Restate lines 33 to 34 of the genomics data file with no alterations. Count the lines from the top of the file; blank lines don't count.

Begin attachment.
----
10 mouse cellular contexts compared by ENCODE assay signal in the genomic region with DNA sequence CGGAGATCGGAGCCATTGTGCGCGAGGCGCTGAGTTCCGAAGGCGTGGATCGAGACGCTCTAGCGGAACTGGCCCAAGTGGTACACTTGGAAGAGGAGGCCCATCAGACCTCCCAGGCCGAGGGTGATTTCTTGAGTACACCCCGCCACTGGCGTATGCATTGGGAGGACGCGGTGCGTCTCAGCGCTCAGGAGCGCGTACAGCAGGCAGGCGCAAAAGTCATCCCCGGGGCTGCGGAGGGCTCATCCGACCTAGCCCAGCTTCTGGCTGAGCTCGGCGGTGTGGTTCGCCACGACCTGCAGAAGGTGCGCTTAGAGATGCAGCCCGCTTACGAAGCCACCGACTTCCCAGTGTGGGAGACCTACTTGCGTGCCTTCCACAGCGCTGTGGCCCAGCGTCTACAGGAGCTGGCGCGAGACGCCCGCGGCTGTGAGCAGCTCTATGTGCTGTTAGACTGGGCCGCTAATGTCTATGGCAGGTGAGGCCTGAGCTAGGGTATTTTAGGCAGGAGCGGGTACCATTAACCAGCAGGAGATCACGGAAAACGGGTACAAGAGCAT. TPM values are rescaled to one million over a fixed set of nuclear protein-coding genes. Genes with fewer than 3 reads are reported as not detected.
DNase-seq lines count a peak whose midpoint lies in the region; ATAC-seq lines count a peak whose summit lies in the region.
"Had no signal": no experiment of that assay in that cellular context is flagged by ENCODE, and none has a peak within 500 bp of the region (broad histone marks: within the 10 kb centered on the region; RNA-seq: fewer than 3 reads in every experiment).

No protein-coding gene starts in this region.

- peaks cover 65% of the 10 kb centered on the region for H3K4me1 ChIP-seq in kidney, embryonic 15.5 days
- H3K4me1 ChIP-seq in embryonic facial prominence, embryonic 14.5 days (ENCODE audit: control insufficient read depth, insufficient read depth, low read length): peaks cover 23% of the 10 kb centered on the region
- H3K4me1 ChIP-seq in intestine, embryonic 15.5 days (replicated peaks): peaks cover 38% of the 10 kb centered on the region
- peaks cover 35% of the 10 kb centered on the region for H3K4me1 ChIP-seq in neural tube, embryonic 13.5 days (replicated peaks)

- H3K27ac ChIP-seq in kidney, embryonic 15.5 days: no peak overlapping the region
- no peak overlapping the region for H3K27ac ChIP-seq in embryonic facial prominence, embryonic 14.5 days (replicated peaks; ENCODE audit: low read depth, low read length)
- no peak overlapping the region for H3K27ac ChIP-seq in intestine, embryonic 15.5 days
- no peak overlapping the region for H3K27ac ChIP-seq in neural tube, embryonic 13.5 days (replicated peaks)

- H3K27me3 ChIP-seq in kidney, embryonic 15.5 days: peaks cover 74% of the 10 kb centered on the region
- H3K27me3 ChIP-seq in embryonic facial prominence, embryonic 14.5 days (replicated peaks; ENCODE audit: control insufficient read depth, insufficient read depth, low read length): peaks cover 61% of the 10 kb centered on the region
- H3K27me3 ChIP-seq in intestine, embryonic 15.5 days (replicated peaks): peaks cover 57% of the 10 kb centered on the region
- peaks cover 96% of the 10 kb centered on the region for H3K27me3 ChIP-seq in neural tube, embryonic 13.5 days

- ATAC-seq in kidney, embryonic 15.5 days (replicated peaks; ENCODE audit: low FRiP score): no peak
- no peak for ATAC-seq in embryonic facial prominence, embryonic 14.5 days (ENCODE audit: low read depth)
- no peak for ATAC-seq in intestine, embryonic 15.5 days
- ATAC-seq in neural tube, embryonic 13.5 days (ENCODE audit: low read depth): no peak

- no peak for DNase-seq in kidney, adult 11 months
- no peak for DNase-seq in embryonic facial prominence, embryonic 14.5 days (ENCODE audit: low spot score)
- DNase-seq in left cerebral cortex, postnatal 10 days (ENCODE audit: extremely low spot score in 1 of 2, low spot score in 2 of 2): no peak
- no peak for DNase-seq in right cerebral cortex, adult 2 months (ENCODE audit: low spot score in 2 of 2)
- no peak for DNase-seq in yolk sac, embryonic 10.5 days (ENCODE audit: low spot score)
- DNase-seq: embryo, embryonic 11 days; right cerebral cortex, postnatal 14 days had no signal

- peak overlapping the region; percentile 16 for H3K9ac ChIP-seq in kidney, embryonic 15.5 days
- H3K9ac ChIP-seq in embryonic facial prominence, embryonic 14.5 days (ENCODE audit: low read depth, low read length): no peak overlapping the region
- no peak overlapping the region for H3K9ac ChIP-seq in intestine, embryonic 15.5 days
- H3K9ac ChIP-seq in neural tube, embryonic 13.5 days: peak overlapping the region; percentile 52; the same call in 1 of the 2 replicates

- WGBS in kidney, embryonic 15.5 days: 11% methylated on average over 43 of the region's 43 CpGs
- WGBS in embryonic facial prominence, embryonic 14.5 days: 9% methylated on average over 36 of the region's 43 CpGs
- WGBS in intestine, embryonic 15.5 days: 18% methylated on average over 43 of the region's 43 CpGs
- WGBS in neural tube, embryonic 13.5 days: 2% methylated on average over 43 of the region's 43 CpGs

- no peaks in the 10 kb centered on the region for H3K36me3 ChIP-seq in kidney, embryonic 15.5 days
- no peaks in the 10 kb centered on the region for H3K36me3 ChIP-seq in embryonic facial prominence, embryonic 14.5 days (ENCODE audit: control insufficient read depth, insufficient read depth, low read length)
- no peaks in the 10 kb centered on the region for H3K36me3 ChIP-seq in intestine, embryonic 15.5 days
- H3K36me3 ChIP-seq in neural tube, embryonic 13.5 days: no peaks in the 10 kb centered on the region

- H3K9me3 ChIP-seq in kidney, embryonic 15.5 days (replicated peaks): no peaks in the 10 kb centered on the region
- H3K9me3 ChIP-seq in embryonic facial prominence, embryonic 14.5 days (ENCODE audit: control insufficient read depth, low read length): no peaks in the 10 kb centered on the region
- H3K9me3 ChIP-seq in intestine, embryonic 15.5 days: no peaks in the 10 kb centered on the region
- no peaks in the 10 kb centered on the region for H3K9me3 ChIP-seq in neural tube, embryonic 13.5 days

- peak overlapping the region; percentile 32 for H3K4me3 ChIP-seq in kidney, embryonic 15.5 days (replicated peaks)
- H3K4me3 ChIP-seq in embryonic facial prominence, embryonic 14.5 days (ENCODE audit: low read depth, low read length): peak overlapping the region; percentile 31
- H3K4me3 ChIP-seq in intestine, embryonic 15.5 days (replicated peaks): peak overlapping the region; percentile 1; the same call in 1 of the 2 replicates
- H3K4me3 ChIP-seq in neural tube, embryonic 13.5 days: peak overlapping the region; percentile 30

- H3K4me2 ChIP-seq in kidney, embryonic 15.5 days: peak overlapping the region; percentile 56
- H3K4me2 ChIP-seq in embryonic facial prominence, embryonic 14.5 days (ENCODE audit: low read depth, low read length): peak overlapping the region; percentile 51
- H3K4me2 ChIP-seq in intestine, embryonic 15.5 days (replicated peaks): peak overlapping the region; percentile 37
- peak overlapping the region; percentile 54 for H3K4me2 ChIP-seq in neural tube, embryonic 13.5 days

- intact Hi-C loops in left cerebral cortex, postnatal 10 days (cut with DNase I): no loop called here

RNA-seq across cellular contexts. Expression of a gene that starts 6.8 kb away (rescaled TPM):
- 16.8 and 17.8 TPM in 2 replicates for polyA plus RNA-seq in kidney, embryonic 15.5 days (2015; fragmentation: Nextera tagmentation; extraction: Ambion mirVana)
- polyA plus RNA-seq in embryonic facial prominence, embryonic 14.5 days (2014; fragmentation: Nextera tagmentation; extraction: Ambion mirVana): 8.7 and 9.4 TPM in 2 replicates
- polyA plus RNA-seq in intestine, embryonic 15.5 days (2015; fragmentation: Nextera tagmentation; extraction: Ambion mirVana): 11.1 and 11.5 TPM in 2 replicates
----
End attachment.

- WGBS in intestine, embryonic 15.5 days: 18% methylated on average over 43 of the region's 43 CpGs
- WGBS in neural tube, embryonic 13.5 days: 2% methylated on average over 43 of the region's 43 CpGs